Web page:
Oakland Church advances pastor’s work to house homeless

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OAKLAND — An 80-year-old church in Oakland has pledged to help house the homeless not just because of the gospel — but because of the pastor’s personal mission.

Oakland Pastor Ken Chambers
Oakland Pastor Ken Chambers.

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The effort comes as city leaders scramble to provide new housing options for the hundreds of people evicted from the sprawling Wood Street encampment.

Every Wednesday, a large shower and laundry trailer pulls up in the parking lot of West Side Missionary Baptist Church, all thanks to the work of Pastor Ken Chambers.

“As a pastor, my mission is to be my brother’s and sister’s keeper,” he explained. Chambers is very familiar with the struggles of homelessness. He and his family lost their home during the economic downturn of 2008.

“My three daughters were at UC Berkeley and we all stayed in their dorms,” he recalls.

When Chambers got back on his feet, he made it his personal mission to help others struggling with homelessness. First, the church launched a safe parking program in the parking lot, where people who live in their cars can have a supervised and safe place to sleep at night. Then the church added small houses.

It offered just enough space for 31-year-old Terence Williams to thrive.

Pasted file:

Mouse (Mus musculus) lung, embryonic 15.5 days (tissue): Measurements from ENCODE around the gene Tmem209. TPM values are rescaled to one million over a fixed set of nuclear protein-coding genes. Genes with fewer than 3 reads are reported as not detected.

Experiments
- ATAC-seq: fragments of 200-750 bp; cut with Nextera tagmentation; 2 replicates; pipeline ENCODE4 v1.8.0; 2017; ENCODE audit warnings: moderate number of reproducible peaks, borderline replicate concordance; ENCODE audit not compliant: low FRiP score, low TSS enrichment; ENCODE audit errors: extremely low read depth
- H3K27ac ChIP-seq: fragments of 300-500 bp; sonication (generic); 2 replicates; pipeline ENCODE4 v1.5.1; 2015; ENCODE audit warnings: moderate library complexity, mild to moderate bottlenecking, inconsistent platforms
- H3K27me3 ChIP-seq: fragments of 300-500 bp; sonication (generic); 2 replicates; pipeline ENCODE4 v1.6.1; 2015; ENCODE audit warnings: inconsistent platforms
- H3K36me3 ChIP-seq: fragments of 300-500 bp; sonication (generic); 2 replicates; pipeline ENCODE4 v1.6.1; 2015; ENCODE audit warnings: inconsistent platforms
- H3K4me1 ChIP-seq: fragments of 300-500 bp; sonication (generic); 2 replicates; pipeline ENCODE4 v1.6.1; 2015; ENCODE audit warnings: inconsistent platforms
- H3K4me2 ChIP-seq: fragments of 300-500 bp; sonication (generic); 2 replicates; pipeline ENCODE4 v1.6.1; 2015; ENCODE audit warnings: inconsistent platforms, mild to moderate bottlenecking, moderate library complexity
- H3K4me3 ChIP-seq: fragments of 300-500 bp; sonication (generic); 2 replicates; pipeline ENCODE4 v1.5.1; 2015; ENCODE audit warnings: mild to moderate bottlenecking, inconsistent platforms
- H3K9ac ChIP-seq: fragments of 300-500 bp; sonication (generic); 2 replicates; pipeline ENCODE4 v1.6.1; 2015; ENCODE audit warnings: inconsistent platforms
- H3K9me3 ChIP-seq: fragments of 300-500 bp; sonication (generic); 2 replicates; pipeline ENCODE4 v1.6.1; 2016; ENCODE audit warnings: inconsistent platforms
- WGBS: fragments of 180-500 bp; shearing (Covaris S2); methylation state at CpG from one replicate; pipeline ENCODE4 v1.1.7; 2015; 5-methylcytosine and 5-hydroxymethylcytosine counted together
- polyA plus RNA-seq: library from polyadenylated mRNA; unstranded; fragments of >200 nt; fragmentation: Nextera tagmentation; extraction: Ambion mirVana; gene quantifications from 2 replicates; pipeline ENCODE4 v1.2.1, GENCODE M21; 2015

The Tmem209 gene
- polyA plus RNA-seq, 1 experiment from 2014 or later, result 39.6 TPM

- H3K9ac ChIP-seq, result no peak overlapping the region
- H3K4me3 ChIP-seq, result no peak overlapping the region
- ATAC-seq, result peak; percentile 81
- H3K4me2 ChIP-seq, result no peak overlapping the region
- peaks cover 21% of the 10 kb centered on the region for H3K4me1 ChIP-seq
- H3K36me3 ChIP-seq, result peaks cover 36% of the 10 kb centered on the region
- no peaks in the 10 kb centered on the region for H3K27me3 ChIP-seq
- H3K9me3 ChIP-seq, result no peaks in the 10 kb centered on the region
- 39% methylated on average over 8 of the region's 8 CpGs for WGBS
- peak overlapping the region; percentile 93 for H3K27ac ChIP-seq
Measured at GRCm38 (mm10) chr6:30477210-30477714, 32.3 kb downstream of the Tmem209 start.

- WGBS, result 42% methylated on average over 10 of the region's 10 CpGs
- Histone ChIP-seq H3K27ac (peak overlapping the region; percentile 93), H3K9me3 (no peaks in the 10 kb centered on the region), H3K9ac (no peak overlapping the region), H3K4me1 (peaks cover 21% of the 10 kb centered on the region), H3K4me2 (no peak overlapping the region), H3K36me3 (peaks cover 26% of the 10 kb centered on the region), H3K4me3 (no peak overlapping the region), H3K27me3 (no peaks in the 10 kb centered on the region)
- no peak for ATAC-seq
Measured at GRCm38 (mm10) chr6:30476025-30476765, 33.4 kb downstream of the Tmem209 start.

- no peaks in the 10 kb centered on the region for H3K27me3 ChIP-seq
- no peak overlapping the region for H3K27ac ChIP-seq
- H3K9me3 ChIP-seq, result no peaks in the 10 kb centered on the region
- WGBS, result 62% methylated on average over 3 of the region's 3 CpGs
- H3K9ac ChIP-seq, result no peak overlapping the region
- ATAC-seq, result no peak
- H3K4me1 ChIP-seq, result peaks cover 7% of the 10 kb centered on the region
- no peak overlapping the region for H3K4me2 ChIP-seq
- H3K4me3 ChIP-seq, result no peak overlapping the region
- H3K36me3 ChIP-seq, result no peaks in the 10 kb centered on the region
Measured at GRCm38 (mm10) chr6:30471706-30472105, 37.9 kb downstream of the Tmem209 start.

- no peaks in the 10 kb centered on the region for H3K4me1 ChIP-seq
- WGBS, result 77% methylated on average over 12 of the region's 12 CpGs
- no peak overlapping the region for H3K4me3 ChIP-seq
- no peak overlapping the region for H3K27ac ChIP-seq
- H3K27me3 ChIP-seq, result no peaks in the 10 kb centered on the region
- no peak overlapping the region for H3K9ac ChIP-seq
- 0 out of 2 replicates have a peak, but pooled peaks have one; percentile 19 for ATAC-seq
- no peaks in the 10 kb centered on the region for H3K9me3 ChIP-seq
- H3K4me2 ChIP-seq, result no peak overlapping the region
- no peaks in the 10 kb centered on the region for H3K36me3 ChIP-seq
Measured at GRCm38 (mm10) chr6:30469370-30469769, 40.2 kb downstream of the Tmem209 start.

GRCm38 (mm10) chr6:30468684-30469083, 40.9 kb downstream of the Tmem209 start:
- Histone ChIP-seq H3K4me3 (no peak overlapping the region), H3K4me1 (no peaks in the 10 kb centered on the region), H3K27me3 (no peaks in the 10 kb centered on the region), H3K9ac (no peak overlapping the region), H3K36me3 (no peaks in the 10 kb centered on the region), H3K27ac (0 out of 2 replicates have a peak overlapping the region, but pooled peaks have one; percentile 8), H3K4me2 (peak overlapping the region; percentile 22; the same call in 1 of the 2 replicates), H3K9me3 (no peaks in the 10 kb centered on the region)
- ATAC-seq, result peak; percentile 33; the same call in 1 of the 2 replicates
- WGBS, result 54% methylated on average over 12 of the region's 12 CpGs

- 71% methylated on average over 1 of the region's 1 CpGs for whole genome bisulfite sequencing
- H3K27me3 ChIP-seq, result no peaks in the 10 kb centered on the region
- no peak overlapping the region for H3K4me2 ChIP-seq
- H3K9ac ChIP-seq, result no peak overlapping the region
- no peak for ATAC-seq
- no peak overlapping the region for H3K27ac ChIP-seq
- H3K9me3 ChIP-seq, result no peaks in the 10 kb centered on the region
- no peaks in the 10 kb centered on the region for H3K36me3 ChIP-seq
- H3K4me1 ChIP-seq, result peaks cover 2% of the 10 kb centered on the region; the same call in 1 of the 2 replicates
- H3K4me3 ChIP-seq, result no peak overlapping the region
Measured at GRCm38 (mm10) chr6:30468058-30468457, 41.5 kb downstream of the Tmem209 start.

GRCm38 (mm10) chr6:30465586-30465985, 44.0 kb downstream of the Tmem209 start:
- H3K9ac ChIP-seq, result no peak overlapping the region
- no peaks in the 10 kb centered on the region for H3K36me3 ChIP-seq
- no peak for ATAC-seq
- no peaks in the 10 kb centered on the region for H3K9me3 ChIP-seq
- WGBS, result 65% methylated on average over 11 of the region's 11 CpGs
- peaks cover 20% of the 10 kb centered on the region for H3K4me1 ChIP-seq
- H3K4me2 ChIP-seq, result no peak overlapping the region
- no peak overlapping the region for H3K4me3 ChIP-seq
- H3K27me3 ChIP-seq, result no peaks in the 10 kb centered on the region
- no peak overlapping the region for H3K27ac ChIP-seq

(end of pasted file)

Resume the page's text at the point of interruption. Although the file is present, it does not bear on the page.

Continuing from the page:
“If it wasn’t for this program, there’s no telling where I would be. But I definitely wouldn’t be as well off as I am now and at least have a chance to do something with my life,” said Williams as he made the bed in his tiny house.

Williams was only nine years old when her mother died of breast cancer. He was placed in foster care and eventually ended up living on the streets. He then began sleeping in the West Side Missionary secure parking lot.

“I used to cry every night I was in my car, just hoping I had a roof over my head. I didn’t expect anything, but the reality when I got here was better than I expected,” Williams said. .

He was one of the first inhabitants of the small houses four years ago. Since moving in, he earned his GED, then earned an associate’s degree from Laney College. Now he is set to move to Dallas where he has already been accepted as a transfer student to a four-year college.

“My short-term goal is to get my bachelor’s degree and then I want to go to law school. I want to be a juvenile attorney. My long-term goal is to be a congressman or a senator,” Williams said.

He says there is no one better to help solve the homelessness crisis than those who have been through it – just like Pastor Chambers.

The church is looking to expand the tiny homes program. He currently has two tiny houses and wants to build four more and a group shelter. Pastor Chambers serves as president of the Alameda County Interfaith Council and is working with other local faith organizations to raise the needed $750,000.

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